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Dalbeattie town is in Dumfries and Galloway southwest Scotland, 62 miles east of Stranraer, 13 miles southwest of Dumfries.

Dalbeattie attracts visitors for its Touring Caravan and Camp Site ideally situated for exploring the area attractions, small museum, two hotels for drinks and meals, Golf Club, scenic churches, and buildings built from local granite.

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The image top is of St Peter's Catholic Church on Craignair Street built in 1814. This is the oldest post-Reformation Roman Catholic church in Galloway. There is a large Celtic Cross at the church tower that serves as a war memorial.

Dalbeattie Parish Church is situated close to St Peter's on Craignair Street, with this church built in 1880 as a Church of Scotland.

The Birchtree Hotel is situated at the top of the High Street with a bar and restaurant.

The Town Hall is also situated at the top of the High Street, now used for events and private functions. The hall was built in the 1890s with local granite, as many other prominent buildings in the town.

Dalbeattie granite was used for the Docks in Liverpool, Thames Embankment in London, British lighthouses, a lighthouse in Sri Lanka, and for cobbles on Liverpool, London and Manchester streets.

Dalbeattie Centre is at The Cross on the High Street. This is a public Fountain of Polished Grey and Pink Granite built to commemorate Queen Victoria’s Golden Jubilee in 1887.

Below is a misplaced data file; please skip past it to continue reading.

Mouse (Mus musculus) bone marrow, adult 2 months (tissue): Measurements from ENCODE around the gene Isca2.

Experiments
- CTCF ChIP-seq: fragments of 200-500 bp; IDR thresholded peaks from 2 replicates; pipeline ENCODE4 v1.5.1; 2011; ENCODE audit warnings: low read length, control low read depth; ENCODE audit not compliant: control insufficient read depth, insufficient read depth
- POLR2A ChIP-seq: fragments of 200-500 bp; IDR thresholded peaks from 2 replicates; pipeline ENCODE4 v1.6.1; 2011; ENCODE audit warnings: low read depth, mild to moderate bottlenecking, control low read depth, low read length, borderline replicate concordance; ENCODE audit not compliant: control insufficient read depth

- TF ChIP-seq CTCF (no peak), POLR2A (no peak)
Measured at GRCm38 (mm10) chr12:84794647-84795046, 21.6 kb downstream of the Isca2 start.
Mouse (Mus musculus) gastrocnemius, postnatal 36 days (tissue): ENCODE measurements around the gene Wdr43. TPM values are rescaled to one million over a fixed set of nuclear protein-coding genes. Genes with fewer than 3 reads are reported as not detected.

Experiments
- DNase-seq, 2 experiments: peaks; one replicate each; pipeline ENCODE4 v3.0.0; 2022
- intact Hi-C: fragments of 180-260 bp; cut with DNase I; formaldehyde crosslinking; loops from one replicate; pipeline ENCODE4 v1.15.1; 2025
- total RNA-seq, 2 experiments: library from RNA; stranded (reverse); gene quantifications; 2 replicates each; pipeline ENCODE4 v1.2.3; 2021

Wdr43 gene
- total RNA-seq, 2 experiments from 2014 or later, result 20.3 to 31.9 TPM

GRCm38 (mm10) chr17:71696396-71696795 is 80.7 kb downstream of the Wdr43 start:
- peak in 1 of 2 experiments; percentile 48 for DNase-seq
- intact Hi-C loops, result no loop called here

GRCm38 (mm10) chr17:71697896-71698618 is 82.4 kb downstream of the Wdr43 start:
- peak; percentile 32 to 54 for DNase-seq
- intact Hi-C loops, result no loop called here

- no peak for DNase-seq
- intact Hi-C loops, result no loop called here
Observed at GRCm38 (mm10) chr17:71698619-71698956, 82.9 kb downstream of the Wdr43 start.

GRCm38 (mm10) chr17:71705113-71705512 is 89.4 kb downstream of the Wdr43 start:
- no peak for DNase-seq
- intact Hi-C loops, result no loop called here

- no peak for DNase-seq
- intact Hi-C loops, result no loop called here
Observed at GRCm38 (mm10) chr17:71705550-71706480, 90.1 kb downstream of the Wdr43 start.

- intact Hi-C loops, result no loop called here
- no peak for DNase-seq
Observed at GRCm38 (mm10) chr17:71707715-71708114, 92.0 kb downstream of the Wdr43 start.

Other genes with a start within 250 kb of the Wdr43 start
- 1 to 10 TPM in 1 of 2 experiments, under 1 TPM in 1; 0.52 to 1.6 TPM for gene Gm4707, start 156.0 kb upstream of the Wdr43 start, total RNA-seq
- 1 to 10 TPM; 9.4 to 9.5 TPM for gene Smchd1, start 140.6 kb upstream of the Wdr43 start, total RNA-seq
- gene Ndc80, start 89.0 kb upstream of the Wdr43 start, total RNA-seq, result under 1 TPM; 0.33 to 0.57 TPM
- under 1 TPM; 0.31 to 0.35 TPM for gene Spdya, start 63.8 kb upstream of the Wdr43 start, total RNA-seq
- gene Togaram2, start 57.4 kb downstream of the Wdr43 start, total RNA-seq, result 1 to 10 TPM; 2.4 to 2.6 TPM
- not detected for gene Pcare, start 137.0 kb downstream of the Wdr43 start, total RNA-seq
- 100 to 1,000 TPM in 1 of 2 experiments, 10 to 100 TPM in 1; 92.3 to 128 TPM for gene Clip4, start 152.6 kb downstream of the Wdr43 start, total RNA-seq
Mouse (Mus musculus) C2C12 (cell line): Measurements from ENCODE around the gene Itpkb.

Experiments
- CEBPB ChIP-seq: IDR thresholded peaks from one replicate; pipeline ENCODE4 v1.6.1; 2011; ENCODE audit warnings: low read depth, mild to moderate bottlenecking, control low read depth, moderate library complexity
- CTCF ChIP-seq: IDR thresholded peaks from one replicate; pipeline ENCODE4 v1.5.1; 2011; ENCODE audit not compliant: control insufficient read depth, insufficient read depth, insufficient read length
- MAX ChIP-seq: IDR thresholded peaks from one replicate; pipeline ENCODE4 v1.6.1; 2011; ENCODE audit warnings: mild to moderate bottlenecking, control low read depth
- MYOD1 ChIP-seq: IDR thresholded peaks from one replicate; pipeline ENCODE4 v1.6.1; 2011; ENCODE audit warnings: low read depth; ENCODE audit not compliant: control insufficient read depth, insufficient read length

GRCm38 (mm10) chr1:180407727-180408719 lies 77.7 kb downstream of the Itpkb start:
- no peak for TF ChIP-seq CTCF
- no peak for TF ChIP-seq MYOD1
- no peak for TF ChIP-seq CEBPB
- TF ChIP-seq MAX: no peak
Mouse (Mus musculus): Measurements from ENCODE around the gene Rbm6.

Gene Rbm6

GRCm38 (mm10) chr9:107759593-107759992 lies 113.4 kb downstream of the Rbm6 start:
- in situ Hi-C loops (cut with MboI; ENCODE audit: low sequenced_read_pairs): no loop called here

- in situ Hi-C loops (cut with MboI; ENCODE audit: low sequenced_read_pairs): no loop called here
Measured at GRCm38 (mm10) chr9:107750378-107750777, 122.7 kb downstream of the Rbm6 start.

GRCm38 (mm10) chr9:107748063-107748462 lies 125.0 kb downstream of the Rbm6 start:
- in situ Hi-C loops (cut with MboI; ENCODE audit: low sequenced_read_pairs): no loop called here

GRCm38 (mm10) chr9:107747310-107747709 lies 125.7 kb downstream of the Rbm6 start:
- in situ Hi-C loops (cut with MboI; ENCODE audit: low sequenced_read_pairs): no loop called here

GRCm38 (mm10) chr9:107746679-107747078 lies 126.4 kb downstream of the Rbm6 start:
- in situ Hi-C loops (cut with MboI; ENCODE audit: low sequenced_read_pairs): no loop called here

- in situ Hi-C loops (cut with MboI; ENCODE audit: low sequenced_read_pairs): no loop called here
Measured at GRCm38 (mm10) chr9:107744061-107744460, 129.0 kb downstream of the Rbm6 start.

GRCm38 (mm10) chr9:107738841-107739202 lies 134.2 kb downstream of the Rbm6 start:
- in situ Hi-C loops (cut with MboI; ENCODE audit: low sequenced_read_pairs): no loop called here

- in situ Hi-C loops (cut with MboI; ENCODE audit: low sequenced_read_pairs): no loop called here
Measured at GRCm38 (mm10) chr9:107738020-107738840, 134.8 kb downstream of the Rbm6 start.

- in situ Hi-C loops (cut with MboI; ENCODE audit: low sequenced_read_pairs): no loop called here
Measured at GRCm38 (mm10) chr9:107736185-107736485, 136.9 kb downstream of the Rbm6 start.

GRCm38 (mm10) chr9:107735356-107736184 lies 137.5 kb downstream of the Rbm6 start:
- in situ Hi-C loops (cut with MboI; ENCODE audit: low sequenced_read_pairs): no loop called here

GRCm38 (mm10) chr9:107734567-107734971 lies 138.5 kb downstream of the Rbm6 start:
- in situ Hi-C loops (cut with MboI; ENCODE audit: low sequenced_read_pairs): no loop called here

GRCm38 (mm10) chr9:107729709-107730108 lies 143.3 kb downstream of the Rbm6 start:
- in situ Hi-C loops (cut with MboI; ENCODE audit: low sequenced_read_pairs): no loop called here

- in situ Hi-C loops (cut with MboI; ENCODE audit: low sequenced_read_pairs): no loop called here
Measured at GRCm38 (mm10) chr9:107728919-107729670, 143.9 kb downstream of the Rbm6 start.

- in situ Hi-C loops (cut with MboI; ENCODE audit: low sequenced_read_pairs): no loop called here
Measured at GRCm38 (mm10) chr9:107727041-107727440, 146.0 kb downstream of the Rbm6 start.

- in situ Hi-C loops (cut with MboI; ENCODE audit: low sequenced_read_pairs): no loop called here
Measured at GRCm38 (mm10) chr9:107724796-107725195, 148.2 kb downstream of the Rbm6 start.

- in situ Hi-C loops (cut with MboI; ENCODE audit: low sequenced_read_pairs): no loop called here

At The Cross is the Kings Arms Hotel with a bar, lounge/restaurant and a beer garden. The Cum-Ye-Inn bar is also situated on the High Street.

The Dalbeattie Museum is also on the High Street, a local and social history museum with many displays covering past industries of Dalbeattie.

Colliston Park with a pond, memorial, bandstand, and tennis is on the northeast side of the town, a nice scenic park.

Dalbeattie Golf Club is situated under one mile north of the town. This is one of the oldest 9-hole clubs in Dumfries & Galloway, formed in 1894.

Dalbeattie History

The area has remains of Bronze and Iron Age Forts with the Dalbeattie Museum holding some relics from that time.

AD82 - a Roman fort is said to have been in the area.

1650s - first records of a settlement in the area with the burn used to drive mills.

1780s - the first of the granite quarries was opened in the area with the stone used for many of the top building projects throughout the UK, and also for producing millstones.

1780s - two local landowners, George Maxwell and Alexander Copland, made land available for the building of Dalbeattie town on each side of Dalbeattie Burn.

1793 - a Paper Mill is opened by the Coplands.

1814 - St Peter's Catholic Church is built.

1859 - the railway reached the town known as the The Paddy, as it connected England and Scotland to Ireland via the port of Stranraer.

1880 - Dalbeattie Parish Church is built.

1887 - the Queen Victoria’s Golden Jubilee Fountain is built.

1890s - the Town Hall is built.

1905 - the artist John Maxwell was born in the town.

1912 - the most famous person raised in the town died while First Officer on the Trans Atlantic Liner RMS Titanic that sank on its maiden voyage. His name was William McMaster Murdoch.

A memorial to Murdoch can be seen on the wall of Dalbeattie Town Hall.

1939 to 1945 - a large ammunition works was built just outside Dalbeattie to make cordite for artillery and naval guns during World War Two.

1953 - the Paper Mill is closed.

1963 - the Railway is closed.

1970s - the cattle-market, cheese factory, dairy, two quarries and a brickworks close.

Today - Dalbeattie has one quarry, a large farming community, a number of residents that commute to work at larger towns, and attracts many tourists visiting the areas many attractions.

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